Bull Durham- Writer-director Ron Shelton really knocked one out of the park with this very funny, insightfully written and splendidly acted rumination on life, love, and oh yeah-baseball. Kevin Costner gives one of his better performances as a seasoned, world-weary minor league catcher who reluctantly plays mentor to a somewhat dim hotshot rookie pitcher (Tim Robbins). Susan Sarandon is a poetry-spouting baseball groupie who selects one player every season to take under her wing and do some, er, special mentoring of her own. A complex love triangle ensues. It’s sort of Jules and Jim meets The Natural. I miss whip-smart, “adult” comedies like this-they are sadly MIA these days.

Hoop Dreams – One of the most highly praised documentaries of all time, with good reason. Ostensibly “about” basketball, it is at its heart about perseverance, love, and family-which is probably why it struck such a chord with audiences as well as critics. Director Steve James follows the lives of two young men from the inner city for a five-year period, as they pursue their dreams of becoming professional basketball players. Just when you think you have the film pigeonholed, it takes off in unexpected directions, making for a much more riveting story than one might initially expect. A real winner.

Bend It Like Beckham – OK, so this is a shamelessly formulaic “feel good” flick-but only the most coldhearted cynics will be immune to its charms. Director Gurinder Chadha (she also co-wrote) whips up a cross-cultural masala that cleverly mixes the audience-pleasing elements of Rocky with some of the plot devices one finds in a typical Bollywood romance. The story centers around a headstrong young woman (Parminder Nagra) who is upsetting her traditional Sikh parents by following her “silly” dream to become an English soccer star. Chadha also weaves in a subtle subtext on the difficulties that South Asian immigrants face while assimilating into British culture. Also with Keira Knightley and Jonathan Rhys-Meyers (who plays a likable character for once!)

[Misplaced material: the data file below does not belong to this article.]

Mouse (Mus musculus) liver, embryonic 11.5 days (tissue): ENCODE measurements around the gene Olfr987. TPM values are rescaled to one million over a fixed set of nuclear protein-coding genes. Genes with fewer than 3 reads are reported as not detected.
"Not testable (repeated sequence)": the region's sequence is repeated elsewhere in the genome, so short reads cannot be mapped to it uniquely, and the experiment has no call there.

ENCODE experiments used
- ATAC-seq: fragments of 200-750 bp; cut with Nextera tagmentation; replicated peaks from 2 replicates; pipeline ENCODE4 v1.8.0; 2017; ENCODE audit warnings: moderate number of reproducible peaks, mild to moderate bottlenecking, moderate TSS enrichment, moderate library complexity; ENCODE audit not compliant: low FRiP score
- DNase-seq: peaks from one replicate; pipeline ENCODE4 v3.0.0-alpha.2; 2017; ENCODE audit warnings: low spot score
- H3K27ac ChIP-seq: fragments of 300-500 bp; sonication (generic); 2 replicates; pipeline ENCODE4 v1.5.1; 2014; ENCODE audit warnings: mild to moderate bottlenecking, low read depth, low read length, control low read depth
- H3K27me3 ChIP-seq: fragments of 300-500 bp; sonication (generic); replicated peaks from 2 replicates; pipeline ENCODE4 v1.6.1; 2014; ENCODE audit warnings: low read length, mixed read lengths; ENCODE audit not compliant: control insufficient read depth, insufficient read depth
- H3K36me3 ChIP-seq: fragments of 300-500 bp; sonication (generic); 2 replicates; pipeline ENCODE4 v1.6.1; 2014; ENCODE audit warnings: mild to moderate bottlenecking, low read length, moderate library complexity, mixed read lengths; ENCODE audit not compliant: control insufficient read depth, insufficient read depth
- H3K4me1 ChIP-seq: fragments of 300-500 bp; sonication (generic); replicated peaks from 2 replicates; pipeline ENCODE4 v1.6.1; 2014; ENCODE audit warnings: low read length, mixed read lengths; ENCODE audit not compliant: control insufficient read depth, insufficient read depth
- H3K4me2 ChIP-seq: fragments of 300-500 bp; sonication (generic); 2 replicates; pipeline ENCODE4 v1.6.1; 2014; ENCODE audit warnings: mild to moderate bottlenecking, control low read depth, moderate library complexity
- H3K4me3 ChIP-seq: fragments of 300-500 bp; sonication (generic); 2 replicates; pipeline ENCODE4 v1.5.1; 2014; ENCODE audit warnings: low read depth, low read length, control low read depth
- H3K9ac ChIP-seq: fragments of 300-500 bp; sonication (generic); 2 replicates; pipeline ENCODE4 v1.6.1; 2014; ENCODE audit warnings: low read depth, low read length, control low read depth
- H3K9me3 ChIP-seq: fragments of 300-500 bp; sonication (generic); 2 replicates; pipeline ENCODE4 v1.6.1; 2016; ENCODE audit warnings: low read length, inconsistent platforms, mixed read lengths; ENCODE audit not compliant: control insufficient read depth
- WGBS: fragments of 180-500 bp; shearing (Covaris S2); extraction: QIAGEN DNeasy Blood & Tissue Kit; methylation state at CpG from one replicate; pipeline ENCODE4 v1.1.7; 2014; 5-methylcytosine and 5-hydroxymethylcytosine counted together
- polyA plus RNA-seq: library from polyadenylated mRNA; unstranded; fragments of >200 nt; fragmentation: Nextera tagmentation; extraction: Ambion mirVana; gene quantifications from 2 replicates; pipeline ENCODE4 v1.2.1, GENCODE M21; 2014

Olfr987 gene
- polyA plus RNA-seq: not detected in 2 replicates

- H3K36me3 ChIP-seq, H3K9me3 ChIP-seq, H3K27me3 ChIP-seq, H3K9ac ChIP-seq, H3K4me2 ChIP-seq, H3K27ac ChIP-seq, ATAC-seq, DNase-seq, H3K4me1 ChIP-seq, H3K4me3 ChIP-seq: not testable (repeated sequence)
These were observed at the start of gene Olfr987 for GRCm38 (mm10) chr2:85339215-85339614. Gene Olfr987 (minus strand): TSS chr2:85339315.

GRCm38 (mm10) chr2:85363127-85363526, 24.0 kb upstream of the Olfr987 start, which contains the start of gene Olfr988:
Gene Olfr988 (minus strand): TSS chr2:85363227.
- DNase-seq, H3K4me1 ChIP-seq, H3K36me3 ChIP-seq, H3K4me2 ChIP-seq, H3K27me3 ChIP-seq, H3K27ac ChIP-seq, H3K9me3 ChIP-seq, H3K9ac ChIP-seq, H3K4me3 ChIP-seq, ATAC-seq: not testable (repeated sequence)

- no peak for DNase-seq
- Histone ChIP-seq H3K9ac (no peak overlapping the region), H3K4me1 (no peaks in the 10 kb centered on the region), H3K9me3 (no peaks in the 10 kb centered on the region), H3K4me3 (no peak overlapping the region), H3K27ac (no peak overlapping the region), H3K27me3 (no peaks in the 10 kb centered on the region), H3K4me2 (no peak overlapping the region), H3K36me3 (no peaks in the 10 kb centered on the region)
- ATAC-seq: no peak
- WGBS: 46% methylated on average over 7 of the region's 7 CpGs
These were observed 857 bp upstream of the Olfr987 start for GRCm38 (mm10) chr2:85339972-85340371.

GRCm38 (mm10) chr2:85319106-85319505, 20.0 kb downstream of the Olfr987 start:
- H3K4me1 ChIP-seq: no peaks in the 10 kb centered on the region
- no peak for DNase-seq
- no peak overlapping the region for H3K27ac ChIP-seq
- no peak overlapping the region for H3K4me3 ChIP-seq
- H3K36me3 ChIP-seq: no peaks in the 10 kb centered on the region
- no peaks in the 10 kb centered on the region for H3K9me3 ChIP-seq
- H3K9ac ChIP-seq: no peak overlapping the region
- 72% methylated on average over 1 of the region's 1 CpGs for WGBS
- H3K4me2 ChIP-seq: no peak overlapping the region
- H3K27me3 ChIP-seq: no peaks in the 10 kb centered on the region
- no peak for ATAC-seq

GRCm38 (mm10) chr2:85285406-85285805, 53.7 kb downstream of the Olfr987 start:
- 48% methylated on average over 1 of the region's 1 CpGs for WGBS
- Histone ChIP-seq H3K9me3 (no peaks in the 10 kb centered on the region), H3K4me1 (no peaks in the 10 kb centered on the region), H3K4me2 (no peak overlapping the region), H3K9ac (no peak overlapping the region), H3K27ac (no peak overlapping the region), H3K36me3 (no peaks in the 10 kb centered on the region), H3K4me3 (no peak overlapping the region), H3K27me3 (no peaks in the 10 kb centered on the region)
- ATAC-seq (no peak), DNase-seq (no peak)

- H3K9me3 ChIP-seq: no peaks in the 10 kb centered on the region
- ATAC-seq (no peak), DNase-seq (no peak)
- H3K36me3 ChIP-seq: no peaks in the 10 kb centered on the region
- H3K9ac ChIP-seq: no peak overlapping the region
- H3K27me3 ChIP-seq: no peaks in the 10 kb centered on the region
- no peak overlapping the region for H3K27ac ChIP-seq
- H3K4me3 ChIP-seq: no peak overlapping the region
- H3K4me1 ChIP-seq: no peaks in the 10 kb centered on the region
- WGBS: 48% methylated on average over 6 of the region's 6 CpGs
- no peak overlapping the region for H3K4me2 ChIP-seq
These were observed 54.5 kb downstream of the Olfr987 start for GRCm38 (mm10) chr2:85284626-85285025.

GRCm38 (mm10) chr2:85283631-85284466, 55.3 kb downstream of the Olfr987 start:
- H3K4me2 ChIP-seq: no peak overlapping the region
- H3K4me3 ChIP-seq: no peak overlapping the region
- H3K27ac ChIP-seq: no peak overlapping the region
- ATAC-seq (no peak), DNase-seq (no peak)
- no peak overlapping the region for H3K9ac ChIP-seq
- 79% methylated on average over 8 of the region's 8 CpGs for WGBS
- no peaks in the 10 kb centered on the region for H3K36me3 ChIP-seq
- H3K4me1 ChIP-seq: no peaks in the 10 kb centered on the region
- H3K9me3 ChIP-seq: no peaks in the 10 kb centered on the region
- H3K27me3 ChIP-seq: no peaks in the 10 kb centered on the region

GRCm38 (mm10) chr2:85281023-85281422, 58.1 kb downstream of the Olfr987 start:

Downhill Racer – This frequently overlooked 1969 film from director Michael Ritchie examines the tightly-knit and highly competitive world of Olympic downhill skiing. Robert Redford is cast against type, and consequently delivers one of his more interesting performances as a talented but arrogant athlete who joins up with the U.S. Olympic ski team. Gene Hackman is outstanding (as always) as the coach who finds himself at frequent loggerheads with Redford’s contrarian demeanor (he makes John McEnroe seem like a lovable guy). The film has a cinema verite feel that gives the story a realistic edge.

Death Race 2000 – At first glance, Paul Bartel’s film about a futuristic gladiatorial cross-country auto race in which drivers score extra points for running down pedestrians is an outrageous, gross-out cult comedy. It could also be viewed as a takeoff on Rollerball, as a broad political satire, or perhaps a wry comment on that great, timeless American tradition of watching televised bloodsport for entertainment (Super Bowl XLII, anyone?). One thing I’ll say about this movie-it’s never boring! The film was produced by the legendary king of no-budget cult movies, Roger Corman. It was written by Charles Griffith (a Corman veteran), who also penned the original Little Shop of Horrors and Bucket of Blood. David Carridine is a riot as the defending Death Race champ, “Frankenstein”. Also look for Bartel’s longtime leading lady Mary Woronov and a pre-Rocky Sylvester Stallone. If you were able to stomach Eating Raoul, you’ll love this one.

And the Silver Medals go to (the next 10):

Rocky
Field of Dreams
Raging Bull
When We Were Kings
Breaking Away
Body and Soul(1947)
The Natural
The Hustler
The Longest Yard (1974)
Fear Strikes Out

And the Bronze Medals go to (the next 10):

Any Given Sunday
Hoosiers
Lagaan - Once Upon a Time in India
All the Marbles
Murderball
Without Limits
A League of Their Own
Running Cool
Caddyshack
Kansas City Bomber